PHILADELPHIA – The U.S. Court of Appeals for the Third Circuit modified the dismissal status of a lawsuit brought by a woman who claimed finance giant Morgan Stanley mismanaged her accounts and withheld information from her as to same based on its absence of prejudice.
As a result of a per curiam ruling reached June 12, U.S. Court of Appeals for the Third Circuit judges Stephanos Bibas, Richard L. Nygaard and D. Michael Fisher decided to amend the dismissal status of Jean Coulter’s lawsuit filed against Blaza Tatananni, Jean Tatananni, Morgan Stanley, Richard E. Dietrick, Michael Willson, Thomas Russ and an unknown Morgan Stanley employee from Pittsburgh known only as “Lisa” from “dismissed with prejudice” to “dismissed without prejudice.”
In her April 2017 complaint, Coulter claimed that employees of Morgan Stanley mismanaged her checking and investment accounts and then engaged in an information-withholding conspiracy. Coulter predicated federal subject matter jurisdiction on both 28 U.S.C. Sections 13311 and 1332(a)(1) and the suit, originally filed in the U.S. District Court for the Southern District of New York, was later transferred to the U.S. District Court for the Western District of Pennsylvania.
“A Magistrate Judge sua sponte ordered Coulter to show cause why her case should not be dismissed for lack of subject matter jurisdiction. Instead of attempting to satisfy the show cause order, however, Coulter requested recusal of the Magistrate Judge. The Magistrate Judge refused to recuse, and concurrently recommended that the case be dismissed. The District Court agreed with that recommendation, over Coulter’s objections, and it dismissed the case ‘with prejudice, for want of subject matter jurisdiction.’ The District Court later denied Coulter’s ‘motion to amend the findings’ and ‘motion for recusal.’ This appeal followed,” the Third Circuit said.
The federal appellate court explained that Coulter “squandered multiple opportunities to set forth a viable basis for the District Court to exercise subject matter jurisdiction” and consequently, the District Court did not err in dismissing the case.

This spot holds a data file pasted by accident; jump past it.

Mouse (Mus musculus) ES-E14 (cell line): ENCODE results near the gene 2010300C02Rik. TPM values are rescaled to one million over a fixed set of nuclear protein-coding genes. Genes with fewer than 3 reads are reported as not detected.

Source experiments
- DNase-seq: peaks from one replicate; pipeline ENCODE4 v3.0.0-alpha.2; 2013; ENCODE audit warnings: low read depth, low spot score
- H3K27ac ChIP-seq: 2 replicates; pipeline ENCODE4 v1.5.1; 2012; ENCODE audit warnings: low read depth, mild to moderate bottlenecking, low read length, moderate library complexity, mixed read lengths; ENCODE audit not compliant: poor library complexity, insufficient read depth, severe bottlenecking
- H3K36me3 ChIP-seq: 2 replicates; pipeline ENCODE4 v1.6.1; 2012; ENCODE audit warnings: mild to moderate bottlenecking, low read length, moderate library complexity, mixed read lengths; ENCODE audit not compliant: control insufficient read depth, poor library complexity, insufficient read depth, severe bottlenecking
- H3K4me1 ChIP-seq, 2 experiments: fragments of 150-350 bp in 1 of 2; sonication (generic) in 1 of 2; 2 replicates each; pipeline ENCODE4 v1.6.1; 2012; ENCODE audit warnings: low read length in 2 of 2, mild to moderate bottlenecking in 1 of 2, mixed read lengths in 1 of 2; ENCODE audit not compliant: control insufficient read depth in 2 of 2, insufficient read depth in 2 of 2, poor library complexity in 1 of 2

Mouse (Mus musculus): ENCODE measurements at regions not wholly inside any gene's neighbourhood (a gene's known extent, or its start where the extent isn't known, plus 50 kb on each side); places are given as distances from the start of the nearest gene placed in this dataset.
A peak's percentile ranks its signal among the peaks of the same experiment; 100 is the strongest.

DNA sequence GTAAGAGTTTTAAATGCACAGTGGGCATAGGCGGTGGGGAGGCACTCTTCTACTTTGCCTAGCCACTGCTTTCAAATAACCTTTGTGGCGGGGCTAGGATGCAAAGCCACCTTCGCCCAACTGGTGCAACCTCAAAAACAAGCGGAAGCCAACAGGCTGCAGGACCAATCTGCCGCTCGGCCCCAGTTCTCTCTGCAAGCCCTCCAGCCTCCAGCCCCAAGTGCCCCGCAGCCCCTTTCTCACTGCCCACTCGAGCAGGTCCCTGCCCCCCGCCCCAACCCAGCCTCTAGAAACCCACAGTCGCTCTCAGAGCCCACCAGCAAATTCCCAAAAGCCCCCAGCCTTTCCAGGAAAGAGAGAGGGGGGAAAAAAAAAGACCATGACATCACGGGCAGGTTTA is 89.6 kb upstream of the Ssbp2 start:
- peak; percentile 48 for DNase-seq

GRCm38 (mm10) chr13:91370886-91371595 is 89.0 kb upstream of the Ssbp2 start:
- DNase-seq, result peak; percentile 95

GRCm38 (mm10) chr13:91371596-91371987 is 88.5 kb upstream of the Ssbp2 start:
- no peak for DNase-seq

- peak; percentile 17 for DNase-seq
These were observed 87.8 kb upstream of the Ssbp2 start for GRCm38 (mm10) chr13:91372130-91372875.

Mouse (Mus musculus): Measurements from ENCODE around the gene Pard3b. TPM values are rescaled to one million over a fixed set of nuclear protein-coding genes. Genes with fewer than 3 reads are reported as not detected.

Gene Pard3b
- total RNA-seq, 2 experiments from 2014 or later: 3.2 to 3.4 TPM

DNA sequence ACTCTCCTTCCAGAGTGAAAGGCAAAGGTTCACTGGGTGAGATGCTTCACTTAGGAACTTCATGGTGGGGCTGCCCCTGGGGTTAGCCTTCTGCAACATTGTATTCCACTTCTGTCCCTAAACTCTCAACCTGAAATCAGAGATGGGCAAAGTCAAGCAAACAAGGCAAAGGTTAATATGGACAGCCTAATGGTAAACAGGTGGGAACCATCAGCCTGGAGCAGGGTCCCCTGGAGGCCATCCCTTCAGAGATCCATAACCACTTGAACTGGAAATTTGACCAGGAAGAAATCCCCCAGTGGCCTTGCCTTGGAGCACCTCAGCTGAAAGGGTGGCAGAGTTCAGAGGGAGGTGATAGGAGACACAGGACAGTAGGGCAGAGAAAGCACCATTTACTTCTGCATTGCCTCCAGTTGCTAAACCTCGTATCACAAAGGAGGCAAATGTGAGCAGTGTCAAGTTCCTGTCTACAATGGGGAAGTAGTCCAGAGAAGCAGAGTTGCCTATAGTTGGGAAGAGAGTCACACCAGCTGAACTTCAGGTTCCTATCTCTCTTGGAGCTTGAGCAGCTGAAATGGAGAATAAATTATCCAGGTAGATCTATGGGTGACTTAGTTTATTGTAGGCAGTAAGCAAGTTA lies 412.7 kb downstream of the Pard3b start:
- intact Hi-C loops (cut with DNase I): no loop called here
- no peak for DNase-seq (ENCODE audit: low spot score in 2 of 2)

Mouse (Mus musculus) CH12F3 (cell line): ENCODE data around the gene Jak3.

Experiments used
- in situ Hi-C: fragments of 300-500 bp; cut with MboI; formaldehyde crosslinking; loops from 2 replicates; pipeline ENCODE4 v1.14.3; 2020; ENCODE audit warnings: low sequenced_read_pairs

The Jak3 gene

“The District Court correctly concluded that Coulter advanced no bona fide federal cause of action, for purposes of securing jurisdiction under 28 U.S.C. Section 1331. Although Coulter repeatedly invoked 42 U.S.C. Section 1983, that law applies only to state actors, and none were named as defendants. Insofar as Coulter attempted to assert a federal cause of action under Section 1983, this is a case where the nature of the pleading defect is, under Bell v. Hood, jurisdictional rather than merits-related,” according to the Third Circuit.
“The District Court also correctly concluded that Coulter failed to establish diversity of citizenship, for purposes of securing jurisdiction under 28 U.S.C. Section 1332(a), though we reach that same conclusion by an alternate path. Coulter did not allege in her complaint her state of citizenship. And the cover sheet for the complaint cryptically claimed both that she resided at some unspecified address in Camden County, New Jersey and that she was “temporarily living at an [unspecified] address in Sterling, Virginia.” In addition, Coulter declined to directly respond to the aspect of the Magistrate Judge’s show cause order related to diversity jurisdiction, and her objections.”
The Third Circuit continued that it was not an abuse of discretion for the Magistrate Judge and the District Court to deny Coulter’s requests for recusal, as “the premise for each – a litany of acts of bias, criminality, and ethical breach – were plainly unfounded” and reminded Coulter that her dissatisfaction with prior rulings “is not a proper basis for recusal.”
The federal appellate court stated, “Coulter’s “motion for change of venue” is denied. Her various April 2, 2018 motions for recusal of judges on this Court are denied as unnecessary, as none of those judges participated in the disposition of this appeal. Coulter’s motions for recusal of the judges on this panel have been denied by separate orders.”
“Finally, although we agree with the District Court that recusal was unwarranted and that dismissal for lack of subject matter jurisdiction was proper, we must modify the judgment below for a technical reason. The District Court dismissed Coulter’s case ‘with prejudice,’ but, as a dismissal for lack of subject matter jurisdiction, it should have been ‘without prejudice.’ We modify the judgment accordingly. And, as modified, the judgment of the District Court will be affirmed,” the Third Circuit concluded.
U.S. Court of Appeals for the Third Circuit case 17-3404
U.S. District Court for the Western District of Pennsylvania case 2:17-cv-00629
From the Pennsylvania Record: Reach Courts Reporter Nicholas Malfitano at firstname.lastname@example.org